We have all heard the saying that you “don’t need a sledgehammer to kill a gnat.” Yet, when it comes to fashioning remedies for agencies’ transgressions of administrative law principles, the courts often use the equivalent of legal sledgehammers to remedy agency transgressions—no matter how minor the transgressions. This, at least, is the picture painted by Professor Nicholas Bagley in his draft article titled Remedial Restraint in Administrative Law, which will be published in 2017 in the Columbia Law Review.

As Professor Bagley’s article carefully describes, when a court determines that agency action violates the Administrative Procedure Act (APA), the usual response is for the reviewing court to reflexively invalidate the agency action and to remand to the agency. Administrative law’s adherence to this rigid, rule-like approach to remedies—one that generally vacates and remands without pausing to ask how the agency’s mistake harmed or prejudiced the complaining party—means that courts “treat every transgression as worthy of equal sanction.” (P. 4.) This, in turn, leads to what Professor Bagley perceives as a frequent mismatch between the underlying APA violation and the harshness of invalidating the agency action.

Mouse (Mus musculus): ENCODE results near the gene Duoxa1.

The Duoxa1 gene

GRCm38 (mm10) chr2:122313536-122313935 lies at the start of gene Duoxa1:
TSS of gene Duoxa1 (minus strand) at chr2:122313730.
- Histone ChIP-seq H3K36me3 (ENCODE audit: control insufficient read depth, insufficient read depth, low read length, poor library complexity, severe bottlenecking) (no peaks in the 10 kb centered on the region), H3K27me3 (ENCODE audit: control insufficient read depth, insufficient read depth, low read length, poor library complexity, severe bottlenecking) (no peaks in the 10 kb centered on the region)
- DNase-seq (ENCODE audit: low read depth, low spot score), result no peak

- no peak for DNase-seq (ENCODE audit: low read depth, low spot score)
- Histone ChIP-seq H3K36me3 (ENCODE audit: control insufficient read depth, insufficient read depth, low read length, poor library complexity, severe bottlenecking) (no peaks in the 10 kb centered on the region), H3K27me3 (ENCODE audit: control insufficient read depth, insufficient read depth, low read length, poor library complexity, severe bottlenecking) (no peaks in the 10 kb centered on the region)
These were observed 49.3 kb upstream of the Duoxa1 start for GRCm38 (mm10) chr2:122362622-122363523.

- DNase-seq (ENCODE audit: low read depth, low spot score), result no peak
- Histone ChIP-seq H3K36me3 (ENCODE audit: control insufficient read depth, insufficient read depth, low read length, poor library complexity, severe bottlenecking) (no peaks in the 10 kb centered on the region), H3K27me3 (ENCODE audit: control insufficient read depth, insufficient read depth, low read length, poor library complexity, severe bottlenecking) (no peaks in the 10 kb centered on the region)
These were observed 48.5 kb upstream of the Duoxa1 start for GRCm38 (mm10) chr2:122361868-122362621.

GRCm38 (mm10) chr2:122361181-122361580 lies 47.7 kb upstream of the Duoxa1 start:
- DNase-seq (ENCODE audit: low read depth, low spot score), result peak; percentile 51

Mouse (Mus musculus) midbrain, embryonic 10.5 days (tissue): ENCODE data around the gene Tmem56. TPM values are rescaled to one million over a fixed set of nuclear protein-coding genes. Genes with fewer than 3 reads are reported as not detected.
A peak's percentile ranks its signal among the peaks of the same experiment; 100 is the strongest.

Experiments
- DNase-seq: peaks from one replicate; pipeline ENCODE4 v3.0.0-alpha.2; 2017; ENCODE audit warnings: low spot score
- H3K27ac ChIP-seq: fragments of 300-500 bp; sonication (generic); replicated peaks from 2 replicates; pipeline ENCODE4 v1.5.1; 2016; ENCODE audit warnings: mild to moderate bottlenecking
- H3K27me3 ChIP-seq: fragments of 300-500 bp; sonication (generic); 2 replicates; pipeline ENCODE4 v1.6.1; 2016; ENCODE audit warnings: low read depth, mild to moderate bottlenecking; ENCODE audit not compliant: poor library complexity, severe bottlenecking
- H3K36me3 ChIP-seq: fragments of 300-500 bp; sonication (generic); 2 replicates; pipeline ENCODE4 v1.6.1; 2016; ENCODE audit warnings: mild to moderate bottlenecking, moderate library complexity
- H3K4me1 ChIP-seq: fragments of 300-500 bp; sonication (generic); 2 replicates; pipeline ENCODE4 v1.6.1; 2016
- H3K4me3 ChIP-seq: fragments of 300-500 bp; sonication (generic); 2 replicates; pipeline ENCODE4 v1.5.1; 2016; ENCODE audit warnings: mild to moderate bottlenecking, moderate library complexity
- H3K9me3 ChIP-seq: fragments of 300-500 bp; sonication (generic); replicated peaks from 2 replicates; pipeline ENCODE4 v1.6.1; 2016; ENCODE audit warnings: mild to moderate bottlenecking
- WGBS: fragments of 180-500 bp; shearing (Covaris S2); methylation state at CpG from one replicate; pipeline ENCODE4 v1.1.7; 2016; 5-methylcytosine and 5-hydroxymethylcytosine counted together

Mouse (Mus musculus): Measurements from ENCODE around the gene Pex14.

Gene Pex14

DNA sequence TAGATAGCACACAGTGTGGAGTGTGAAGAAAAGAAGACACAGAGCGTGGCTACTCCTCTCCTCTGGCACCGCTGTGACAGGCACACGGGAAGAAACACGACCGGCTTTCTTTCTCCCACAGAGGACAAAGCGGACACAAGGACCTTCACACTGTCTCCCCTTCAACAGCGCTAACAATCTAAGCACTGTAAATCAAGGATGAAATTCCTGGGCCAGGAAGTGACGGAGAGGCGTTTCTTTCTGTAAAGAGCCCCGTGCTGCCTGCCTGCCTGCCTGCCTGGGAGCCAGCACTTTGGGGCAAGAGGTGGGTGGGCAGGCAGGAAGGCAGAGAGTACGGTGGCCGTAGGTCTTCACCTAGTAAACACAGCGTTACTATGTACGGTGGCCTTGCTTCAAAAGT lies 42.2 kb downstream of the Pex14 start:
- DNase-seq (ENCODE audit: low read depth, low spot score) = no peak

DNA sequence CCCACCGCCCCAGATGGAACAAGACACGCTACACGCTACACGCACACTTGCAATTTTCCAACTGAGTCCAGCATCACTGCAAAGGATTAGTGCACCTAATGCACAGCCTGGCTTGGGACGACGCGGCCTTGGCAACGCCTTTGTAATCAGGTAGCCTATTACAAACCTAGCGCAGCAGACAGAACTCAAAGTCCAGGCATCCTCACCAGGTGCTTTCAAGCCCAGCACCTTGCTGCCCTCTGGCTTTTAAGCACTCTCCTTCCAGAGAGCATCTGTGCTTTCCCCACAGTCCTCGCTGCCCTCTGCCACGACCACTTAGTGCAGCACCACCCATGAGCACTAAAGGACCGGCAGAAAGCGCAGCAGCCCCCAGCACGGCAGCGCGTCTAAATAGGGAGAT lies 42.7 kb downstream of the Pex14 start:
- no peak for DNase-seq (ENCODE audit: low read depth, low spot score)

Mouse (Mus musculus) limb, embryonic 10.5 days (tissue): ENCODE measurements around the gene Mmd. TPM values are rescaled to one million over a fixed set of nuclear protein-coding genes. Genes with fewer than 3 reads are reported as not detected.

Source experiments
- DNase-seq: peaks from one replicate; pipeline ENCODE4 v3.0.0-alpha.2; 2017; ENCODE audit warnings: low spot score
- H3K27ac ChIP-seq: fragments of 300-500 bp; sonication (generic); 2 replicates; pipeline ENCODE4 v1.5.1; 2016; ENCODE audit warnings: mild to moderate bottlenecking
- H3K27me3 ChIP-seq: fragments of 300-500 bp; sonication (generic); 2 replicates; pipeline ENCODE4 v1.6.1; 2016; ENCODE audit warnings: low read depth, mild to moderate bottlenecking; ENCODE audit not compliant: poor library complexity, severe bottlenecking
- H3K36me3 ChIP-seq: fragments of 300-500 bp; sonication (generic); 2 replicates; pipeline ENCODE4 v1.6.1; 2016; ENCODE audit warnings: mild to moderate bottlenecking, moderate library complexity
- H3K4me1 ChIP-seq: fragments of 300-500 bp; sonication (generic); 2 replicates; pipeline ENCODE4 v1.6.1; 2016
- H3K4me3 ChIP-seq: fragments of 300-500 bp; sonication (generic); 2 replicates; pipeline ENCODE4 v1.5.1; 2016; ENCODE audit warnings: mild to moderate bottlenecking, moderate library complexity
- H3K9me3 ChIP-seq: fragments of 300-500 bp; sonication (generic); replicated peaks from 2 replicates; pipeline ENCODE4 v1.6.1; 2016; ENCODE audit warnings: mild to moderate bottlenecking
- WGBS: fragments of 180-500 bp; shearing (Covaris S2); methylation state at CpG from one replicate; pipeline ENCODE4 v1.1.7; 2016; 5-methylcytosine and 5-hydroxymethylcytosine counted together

Until I picked up Professor Bagley’s piece, I must admit that I had not given the question of remedies in administrative law much sustained or critical thought. And, as it turns out, I am not alone. Indeed, as Professor Bagley describes it, “systematic inattention” plagues remedial questions in administrative law. (P. 2.) This is the main reason why I highly recommend that you read his article. Unless you are unlike most administrative law observers, the article will likely push you to consider issues that you have not carefully thought through before despite their central importance to administrative law disputes. Continue reading "Rethinking Remedies"